The advantages and drawbacks of the three WPT techniques are summarized in Table 1 in terms of operating range, potential biological effects, amount of transferred power and receiver area. The choice of WPT scheme and associated transferred-power amount has an impact on the real-time IMD performance, and also on the size of the energy reservoir and, subsequently, the IMD as a whole. This is further discussed in the subsequent sections.

Table 1 Comparison of WPT techniques.

Medical-Safety Constraints

The ZPD technique should satisfy the various requirements by the FDA, FCC, IEEE, etc., in order to prevent any adverse biological effects on human tissue due to excess electromagnetic-energy exposure. IEEE puts constraints on the intensity of RF signals and defines maximum-permissible-exposure (MPE) limits for magnetic and electric fields [21]. In addition to RF-signal intensity, the signal frequency has a significant impact on the amount of energy absorbed in the human tissue and the resulting potential to cause harm. This absorption is characterized by the specific absorption rate (SAR), which is expressed in \(\frac {W}{kg}\) or \(\frac {mW}{kg}\). The peak-spatial-average SAR values for exposure of the public and controlled environments are 2 \(\frac {W}{kg}\) and 10 \(\frac {W}{kg}\), respectively (over 10 g of tissue) [21]. The FDA also has guidelines regarding intensity of acoustic signals in \(\frac {W}{cm^2}\), namely spatial peak temporal average intensity (ISPTA) and spatial peak pulse average intensity (ISPPA) [12]. Satisfying these constraints impacts the choice of WPT scheme (as discussed in Section 4.1).

Frequency-Band Constraints

Certain FCC constraints also need to be met in order to avoid IMD-radio interference with other devices operating in the same frequency band. For example, the MedRadio band, which is reserved for IMD communication, does not allow an equivalent isotropically radiated power (EIRP) of more than 25 μ W [11]. Since this amount of power is too small for WPT (as will be discussed in Section 6.3), a separate band should be used for power transfer, whereas the MedRadio band can be used for data communication. This implies increased cost and size due to the use of two antennas. One solution could be to use a single ISM-band (13.56 MHz) antenna for both WPT and data communication, however this would result in lower data rates due to smaller allowed bandwidth than that of MedRadio [33].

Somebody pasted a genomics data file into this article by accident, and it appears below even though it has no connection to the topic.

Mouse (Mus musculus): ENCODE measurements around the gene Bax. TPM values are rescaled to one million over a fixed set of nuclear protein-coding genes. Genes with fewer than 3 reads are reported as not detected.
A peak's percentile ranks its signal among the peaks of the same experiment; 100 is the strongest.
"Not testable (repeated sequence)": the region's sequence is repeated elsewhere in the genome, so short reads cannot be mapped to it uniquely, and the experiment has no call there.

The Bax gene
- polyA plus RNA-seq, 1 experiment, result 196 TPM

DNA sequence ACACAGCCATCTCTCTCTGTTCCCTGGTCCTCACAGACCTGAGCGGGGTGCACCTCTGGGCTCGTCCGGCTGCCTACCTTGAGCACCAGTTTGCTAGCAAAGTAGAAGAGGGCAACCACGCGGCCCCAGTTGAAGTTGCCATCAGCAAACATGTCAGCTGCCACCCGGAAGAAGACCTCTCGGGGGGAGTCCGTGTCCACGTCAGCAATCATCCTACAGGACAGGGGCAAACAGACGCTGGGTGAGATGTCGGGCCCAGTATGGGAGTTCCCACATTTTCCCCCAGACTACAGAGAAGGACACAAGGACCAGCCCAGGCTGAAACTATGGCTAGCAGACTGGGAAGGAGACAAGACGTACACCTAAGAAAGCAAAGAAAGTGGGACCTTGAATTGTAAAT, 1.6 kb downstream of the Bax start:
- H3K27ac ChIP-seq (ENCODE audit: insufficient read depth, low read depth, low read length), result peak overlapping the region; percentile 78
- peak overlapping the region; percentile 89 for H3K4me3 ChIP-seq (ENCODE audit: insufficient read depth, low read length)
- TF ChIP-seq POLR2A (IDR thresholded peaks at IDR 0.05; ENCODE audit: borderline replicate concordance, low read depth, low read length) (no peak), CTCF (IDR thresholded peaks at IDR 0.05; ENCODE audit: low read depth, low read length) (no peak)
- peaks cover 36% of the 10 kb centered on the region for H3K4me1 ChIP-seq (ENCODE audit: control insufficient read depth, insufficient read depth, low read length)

Real-time Behavior

Harvested power needs to stay above the consumed power in order for the energy consumers to work seamlessly. Otherwise, an energy reservoir must be employed so as to collect sufficient energy before the IMD can use it. Technically, due to this reservoir, the ZPD scheme should always work, but the charging delay limits usability and real-time behavior, which can be critical in the case of emergencies. The ZPD scheme should never slow down a paramedic access and jeopardize patient safety as a result.

Choice of Energy Reservoir

Either a supercapacitor (supercap) or a rechargeable battery can be employed as the energy reservoir. Supercaps in general have a longer lifespan and support more recharge cycles than batteries [30], and thus are more suitable for IMDs. Employing a supercap, can limit the range of applied charging voltage, since these components have low operating-voltage limits. Also, as indicated in [23], the capacitor size has to incorporate the losses due to the decoupling capacitors connected to the energy consumers.

Passive Wireless Communication

Passive communication relies on WPT schemes in order to function without the need of an on-board power supply. This concept forms the basis of ZPD strategies, which will be discussed in Section 5. The most critical component of these passive devices is the wireless transceiver that can lead to significant peak power consumption based on the design choice. Based on the choice of transmitter, which subsequently impacts the receiver implementation, we categorize these devices into four schemes, as depicted in Fig. 4. The different schemes at the leaf nodes of the tree are numbered accordingly and are subsequently explained. The first part of the scheme name indicates the type of wireless communication whereas the suffix indicates whether the communication shares the power-transfer-signal frequency band (PB) or uses an independent band (IB).

Figure 4
figure 4

Classification of passive communication devices in terms of transmitter implementation.


The passive device has an active transceiver, i.e., it actively transmits (using supply from the energy reservoir) instead of reflecting the incident RF signal, as shown in Fig. 5a. This scheme is employed by the design in [46].